“Failure has been my greatest teacher,” John Keenan said Tuesday afternoon at Perks Coffee Shop in Great Bend. The 28 year old Great Bend High School graduate was dropping off a stack of his newly cut CDs with uncle Greg Keenan, who will make them available to the public. The journey to create the album of songs, along with younger brother Mark and friend Scott Martz has been both illuminating and life changing.
Sitting across the table from the young man, older than he looks, the average person wouldn’t see a rapper or a music artist. Keenan, dressed in a grey T-shirt and shorts, looks as casual and easy going as they come. “I’m just me,” he says. He admits, after all he’s been through, transparency, honesty and “being as real as he can be” are his priorities, not the flash and tinsel usually associated with pop and rap singers today.
By the age of 13, Keenan was discovering his own musical prowess, along with younger brother Mark, who was developing a unique style of rapping. The two began composing beat tracks with a keyboard grandmother Mona bought for them, and an inexpensive sampler. But without the support of family and friends,
Keenan was fighting an uphill battle. He says, “In my family, it was the women that pursued music. The men were all businessmen and lawyers, and focused on education. Saying that I wanted to pursue rap was like a scandal. And in Great Bend, the other kids made fun of us and looked down on them.
“Where I went wrong was when I denied my dream,” Keenan said. He chose a more “secure” course of study, but after a year at Barton College, and a period of time at Kansas State University, the young man had become both an alcoholic and a drug addict.
“All of these stories start out the same way… I started hanging out with a crowd that was screwing around with alcohol and drugs,” he reflects. “Some people grow out of it, but I tell you, alcohol grabbed me around the throat. As soon as I could buy it legally, I was finished.”
He made his first trip through rehab. He stayed sober for two days. By 2006, he dropped out of Kansas State—and was temporarily committed to Larned State Mental Hospital in Larned, Kansas, suffering from delusions and hallucinations. Doctors feared him a paranoid schizophrenic and were prepared to deem him a long-term patient. Keenan managed to negotiate his way out of the facility if he completed an intensive treatment program—during which he made the game-changing decision to clean up and turn his life around. “I had nothing but time to reflect on my life,” he says. “I made up my mind that I wasn’t going be afraid anymore.”
At age 23, a counselor convinced him to try living at a home for recovering addicts in Wichita. He was reluctant, but finally agreed to try it for a month. A month turned into two, and then into a year. He ultimately spent four years there, getting his addictions under control, growing in strength, and finally owning his passion and making the decision to follow his heart and devote his future to becoming a musician. The song,”Lives We’ve Made”, speaks to why he chose finally to follow his heart and become a musician.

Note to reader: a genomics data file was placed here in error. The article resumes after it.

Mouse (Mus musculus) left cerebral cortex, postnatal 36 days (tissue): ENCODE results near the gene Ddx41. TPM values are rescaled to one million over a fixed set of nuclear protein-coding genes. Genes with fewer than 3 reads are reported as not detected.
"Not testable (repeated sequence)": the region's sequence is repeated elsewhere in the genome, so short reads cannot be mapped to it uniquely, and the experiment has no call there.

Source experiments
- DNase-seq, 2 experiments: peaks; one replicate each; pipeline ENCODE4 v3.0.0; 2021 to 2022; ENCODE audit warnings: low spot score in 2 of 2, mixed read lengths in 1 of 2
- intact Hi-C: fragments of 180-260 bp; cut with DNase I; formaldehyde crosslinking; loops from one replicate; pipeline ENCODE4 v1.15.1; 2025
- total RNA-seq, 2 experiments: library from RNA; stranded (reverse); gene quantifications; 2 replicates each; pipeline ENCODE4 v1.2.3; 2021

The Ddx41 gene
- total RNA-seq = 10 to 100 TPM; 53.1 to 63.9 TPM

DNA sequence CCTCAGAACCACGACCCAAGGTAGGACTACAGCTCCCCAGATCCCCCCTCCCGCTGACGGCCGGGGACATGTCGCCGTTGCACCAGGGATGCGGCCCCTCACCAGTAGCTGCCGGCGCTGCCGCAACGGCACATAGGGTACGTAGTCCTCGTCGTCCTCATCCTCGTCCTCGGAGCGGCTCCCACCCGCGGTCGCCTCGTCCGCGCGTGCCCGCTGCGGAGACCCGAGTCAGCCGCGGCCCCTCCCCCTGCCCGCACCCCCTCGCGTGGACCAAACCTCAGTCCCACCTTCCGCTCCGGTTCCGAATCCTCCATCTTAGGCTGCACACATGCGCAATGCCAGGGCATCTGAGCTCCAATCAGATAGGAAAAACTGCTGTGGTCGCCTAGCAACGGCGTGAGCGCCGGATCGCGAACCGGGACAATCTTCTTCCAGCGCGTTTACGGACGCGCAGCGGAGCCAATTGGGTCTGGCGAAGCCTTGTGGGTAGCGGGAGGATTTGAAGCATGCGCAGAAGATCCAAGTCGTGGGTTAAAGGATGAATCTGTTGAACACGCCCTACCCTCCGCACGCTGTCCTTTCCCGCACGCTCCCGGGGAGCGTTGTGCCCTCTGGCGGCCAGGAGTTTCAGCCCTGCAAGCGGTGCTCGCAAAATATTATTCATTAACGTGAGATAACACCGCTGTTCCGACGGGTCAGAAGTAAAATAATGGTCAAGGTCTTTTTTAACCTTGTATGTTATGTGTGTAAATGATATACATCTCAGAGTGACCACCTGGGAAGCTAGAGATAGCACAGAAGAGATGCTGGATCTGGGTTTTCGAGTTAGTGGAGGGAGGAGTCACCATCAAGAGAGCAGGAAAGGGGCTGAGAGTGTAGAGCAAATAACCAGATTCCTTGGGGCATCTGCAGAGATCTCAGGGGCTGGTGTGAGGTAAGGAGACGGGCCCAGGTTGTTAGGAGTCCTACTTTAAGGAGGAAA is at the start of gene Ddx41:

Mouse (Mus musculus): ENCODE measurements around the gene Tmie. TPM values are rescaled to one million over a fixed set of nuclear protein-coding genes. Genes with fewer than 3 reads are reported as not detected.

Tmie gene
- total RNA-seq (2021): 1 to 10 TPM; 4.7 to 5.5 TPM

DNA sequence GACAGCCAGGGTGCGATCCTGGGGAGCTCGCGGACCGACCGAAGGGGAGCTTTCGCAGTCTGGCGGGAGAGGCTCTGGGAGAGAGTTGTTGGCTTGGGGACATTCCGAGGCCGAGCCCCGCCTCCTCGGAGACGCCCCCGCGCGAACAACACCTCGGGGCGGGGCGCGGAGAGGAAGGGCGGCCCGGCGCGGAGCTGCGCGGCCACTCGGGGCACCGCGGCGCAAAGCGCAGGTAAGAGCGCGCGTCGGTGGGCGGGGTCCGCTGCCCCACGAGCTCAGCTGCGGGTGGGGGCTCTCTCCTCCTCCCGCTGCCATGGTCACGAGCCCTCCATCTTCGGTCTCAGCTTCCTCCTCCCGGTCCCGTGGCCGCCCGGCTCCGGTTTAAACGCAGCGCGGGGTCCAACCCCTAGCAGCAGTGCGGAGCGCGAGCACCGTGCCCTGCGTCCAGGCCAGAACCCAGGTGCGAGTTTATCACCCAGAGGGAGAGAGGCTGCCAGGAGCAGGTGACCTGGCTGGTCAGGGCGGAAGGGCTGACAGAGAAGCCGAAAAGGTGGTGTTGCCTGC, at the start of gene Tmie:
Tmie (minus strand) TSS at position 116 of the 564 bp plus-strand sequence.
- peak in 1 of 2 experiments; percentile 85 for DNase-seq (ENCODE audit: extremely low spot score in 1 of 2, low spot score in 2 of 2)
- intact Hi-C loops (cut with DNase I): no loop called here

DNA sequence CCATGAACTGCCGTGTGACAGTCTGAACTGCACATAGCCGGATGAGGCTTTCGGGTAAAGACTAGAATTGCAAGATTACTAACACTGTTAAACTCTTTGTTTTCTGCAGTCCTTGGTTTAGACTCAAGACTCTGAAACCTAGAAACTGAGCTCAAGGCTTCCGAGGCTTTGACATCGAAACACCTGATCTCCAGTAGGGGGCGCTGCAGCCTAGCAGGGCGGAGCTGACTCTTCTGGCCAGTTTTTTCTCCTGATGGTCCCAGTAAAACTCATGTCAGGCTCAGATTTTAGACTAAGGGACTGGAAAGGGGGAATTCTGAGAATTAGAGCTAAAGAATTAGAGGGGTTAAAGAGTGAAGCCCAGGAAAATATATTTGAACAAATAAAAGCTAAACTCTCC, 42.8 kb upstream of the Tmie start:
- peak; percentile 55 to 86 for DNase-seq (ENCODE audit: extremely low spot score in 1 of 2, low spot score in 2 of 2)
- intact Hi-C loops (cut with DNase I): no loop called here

Keenan collaborated on “WIWW” with guitarist and vocalist Scott Martz, who cocomposed many of the tracks and provides guitars, vocals and production chops.
In addition, the album features Keenan’s brother Mark and his cousin Tyler, along with featured guests Kansas City rapper/singer Irv Da Phenom and veteran
Wichita rapper Kanzaz Chiefa.
“Martz was into old time rock and roll, and I was into rap,” Keenan said. “I showed him my world, and he showed me his, and we met in the middle,”
In February, Keenan moved into his own apartment, and finished recording and producing the album with his brother and Martz under the independent label Full Circle Entertainment. They contracted with a media promotion company to promote the album, and it became available to the public on iTunes on November 27.
On Feb. 4, 2013 he will acknowledge another milestone: five years of remaining clean and sober, thanks in large part to expressing himself through words and melodies.
“My music gives me something to focus on, to channel frustration, to convert heartbreak or pain into something positive,” Keenan says. But there’s also universality to “WIWW”: “I’m not looking to make a load of money from this; I’d like to offer others the inspiration to make different choices than I did. If someone is struggling and wants help, maybe they can gain some small thing from my experience. I’m no expert, but I’ve learned a lot and want to share it the best way I know.”
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